Madonna wearing a kilt, performs "Papa Don't Preach" on the Re-Invention World Tour in 2004

As the song's popularity increased in the United States, so did the criticism and support it received from groups concerned with pregnancy and abortion. In July 1986, shortly after the release of the video for "Papa Don't Preach", Madonna commented on the controversy surrounding the song, to music critic Stephen Holden from The New York Times:[4]

"Papa Don't Preach" is a message song that everyone is going to take the wrong way. Immediately they're going to say I am advising every young girl to go out and get pregnant. When I first heard the song, I thought it was silly. But then I thought, wait a minute, this song is really about a girl who is making a decision in her life. She has a very close relationship with her father and wants to maintain that closeness. To me it's a celebration of life. It says, 'I love you, father, and I love this man and this child that is growing inside me'. Of course, who knows how it will end? But at least it starts off positive.

People who criticized the song's message included Ellen Goodman, a national syndicated columnist, who called the video "a commercial for teenage pregnancy".[82] Feminist lawyer Gloria Allred, the spokeswoman of the National Organization for Women (NOW), angrily called for Madonna to make a public statement or another record supporting the opposite point of view.[83] Alfred Moran, the executive director of Planned Parenthood of New York City, also criticized the song, fearing that it would undermine efforts to promote birth control among adolescents and that it would encourage teenage pregnancy. Recalling how his agency's clinics were filled in 1985 with girls wearing clothes that were an imitation of Madonna's style, Moran said that the song's message is "that getting pregnant is cool and having the baby is the right thing and a good thing and don't listen to your parents, the school, anybody who tells you otherwise—don't preach to me, Papa. The reality is that what Madonna is suggesting to teenagers is a path to permanent poverty."[84][85]

In contrast, groups opposed to abortion saw "Papa Don't Preach" as a positive, anti-abortion song. Susan Carpenter-McMillan, the president of the California chapter of Feminists for Life (FFL) in the US, said that "abortion is readily available on every street corner for young women. Now what Madonna is telling them is, hey, there's an alternative."[85] Tipper Gore, a founder of the Parents Music Resource Center (PMRC), who a year earlier denounced Madonna for the sexual lyrical content of her single "Dress You Up",[86] and had led a campaign against explicit content in music,[87] commended Madonna for speaking candidly about such a serious subject and important social issue. When speaking of the song, Gore said "the song speaks to a serious subject with a sense of urgency and sensitivity in both the lyrics and Madonna's rendition. It also speaks to the fact that there's got to be more support and more communication in families about this problem, and anything that fosters that I applaud."[85]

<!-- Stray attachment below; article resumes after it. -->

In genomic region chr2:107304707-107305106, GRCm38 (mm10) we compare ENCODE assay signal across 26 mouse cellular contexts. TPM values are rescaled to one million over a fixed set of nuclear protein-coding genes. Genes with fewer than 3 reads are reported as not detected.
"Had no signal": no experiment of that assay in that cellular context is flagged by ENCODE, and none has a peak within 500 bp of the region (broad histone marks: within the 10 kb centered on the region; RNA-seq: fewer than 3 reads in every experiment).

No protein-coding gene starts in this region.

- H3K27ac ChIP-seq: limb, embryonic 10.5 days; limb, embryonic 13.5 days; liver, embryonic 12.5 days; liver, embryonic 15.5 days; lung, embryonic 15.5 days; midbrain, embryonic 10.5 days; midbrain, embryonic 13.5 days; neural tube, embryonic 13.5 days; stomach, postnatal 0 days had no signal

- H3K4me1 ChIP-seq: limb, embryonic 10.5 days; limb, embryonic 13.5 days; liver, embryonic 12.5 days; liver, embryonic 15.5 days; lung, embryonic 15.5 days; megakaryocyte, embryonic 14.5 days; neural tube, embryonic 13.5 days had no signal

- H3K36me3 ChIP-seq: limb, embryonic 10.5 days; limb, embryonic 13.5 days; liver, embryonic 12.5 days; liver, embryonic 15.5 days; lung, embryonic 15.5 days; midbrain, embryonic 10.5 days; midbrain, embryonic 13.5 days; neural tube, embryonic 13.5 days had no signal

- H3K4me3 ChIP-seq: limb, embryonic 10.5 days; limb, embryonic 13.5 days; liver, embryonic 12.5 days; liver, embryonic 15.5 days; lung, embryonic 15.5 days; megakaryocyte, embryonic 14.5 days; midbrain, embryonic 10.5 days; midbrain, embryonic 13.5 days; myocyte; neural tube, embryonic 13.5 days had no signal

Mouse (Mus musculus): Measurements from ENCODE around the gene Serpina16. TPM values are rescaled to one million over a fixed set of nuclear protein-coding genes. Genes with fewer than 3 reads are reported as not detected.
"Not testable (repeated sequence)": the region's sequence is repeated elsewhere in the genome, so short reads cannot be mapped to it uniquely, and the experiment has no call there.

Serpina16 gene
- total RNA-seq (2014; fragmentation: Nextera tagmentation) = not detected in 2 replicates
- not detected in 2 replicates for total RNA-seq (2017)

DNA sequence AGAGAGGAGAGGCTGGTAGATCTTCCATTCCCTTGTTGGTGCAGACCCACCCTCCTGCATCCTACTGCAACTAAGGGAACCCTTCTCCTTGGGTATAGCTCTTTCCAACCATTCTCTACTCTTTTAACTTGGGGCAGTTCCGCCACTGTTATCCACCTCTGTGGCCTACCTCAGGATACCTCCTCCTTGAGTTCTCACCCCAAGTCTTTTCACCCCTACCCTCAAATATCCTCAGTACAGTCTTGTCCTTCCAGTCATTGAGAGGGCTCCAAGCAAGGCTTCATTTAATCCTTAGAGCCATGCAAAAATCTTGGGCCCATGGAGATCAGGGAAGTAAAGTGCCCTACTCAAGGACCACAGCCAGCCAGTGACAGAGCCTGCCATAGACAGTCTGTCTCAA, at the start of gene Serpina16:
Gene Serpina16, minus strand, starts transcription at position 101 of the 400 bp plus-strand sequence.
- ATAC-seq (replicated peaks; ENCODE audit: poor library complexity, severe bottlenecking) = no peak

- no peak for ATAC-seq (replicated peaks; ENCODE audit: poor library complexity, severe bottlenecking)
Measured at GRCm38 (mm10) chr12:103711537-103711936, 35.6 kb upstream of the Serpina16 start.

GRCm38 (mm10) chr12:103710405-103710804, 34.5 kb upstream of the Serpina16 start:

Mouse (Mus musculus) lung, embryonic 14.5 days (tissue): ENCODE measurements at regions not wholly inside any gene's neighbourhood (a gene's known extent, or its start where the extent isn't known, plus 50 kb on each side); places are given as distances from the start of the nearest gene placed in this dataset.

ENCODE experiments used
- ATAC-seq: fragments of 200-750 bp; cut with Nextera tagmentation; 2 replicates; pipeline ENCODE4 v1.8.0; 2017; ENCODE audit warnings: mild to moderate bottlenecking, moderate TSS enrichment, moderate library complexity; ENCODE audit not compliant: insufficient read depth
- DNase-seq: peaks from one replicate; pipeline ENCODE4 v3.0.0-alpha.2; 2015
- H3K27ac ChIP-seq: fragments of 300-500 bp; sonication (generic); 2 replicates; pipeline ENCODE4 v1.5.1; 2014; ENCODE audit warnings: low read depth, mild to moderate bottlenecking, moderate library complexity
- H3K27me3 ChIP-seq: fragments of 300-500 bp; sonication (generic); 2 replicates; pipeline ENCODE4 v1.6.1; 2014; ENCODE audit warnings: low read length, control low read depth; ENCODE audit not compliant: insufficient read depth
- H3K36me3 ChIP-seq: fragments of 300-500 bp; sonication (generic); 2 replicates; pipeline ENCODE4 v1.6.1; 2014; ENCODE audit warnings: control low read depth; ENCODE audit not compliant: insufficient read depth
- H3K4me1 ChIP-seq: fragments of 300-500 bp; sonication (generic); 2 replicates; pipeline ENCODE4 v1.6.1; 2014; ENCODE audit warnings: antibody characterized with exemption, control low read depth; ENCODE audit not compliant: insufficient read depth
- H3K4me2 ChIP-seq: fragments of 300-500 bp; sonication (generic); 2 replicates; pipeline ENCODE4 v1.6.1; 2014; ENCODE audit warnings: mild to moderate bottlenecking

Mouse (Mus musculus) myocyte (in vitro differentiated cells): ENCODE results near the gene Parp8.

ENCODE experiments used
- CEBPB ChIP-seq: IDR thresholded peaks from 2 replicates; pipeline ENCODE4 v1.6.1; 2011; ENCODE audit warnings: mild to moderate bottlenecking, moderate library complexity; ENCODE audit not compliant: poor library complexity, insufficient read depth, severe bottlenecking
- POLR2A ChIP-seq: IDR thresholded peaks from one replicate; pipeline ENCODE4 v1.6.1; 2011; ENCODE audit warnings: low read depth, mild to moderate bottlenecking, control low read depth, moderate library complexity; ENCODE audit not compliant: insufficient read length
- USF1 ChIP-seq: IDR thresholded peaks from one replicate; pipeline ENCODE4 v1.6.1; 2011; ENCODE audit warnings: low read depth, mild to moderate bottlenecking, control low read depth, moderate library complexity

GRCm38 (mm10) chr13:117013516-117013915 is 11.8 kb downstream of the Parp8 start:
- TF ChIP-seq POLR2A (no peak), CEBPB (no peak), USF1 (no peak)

The song's writer, Brian Elliot, commented about the debate: "I just wanted to make this girl in the song a sympathetic character. As a father myself, I'd want to be accessible to my children's problems."[2] Madonna avoided the controversy, and did not comment on the song's use as a pro-life statement. Her publicist, Liz Rosenberg, said that "she [Madonna] is singing a song, not taking a stand", adding that "her philosophy is people can think what they want to think."[47][85] Danny Aiello, having appeared in the video as the titular "Papa", recorded "Papa Wants the Best for You" later that year, an answer song written by Artie Schroeck from the father's point of view.[88]

Track listing and formatsEdit

Credits and personnelEdit

Credits adapted from the album and 12" single liner notes.[95][96]


Certifications and salesEdit

Region Certification Certified units/sales
Belgium (BEA)[129] Gold 100,000*
France (SNEP)[131] Silver 456,000[130]
Japan (Oricon Charts) 34,410[132]
United Kingdom (BPI)[28] Gold 651,000[29]
United States (RIAA)[21] Gold 500,000^

* Sales figures based on certification alone.
^ Shipments figures based on certification alone.

See alsoEdit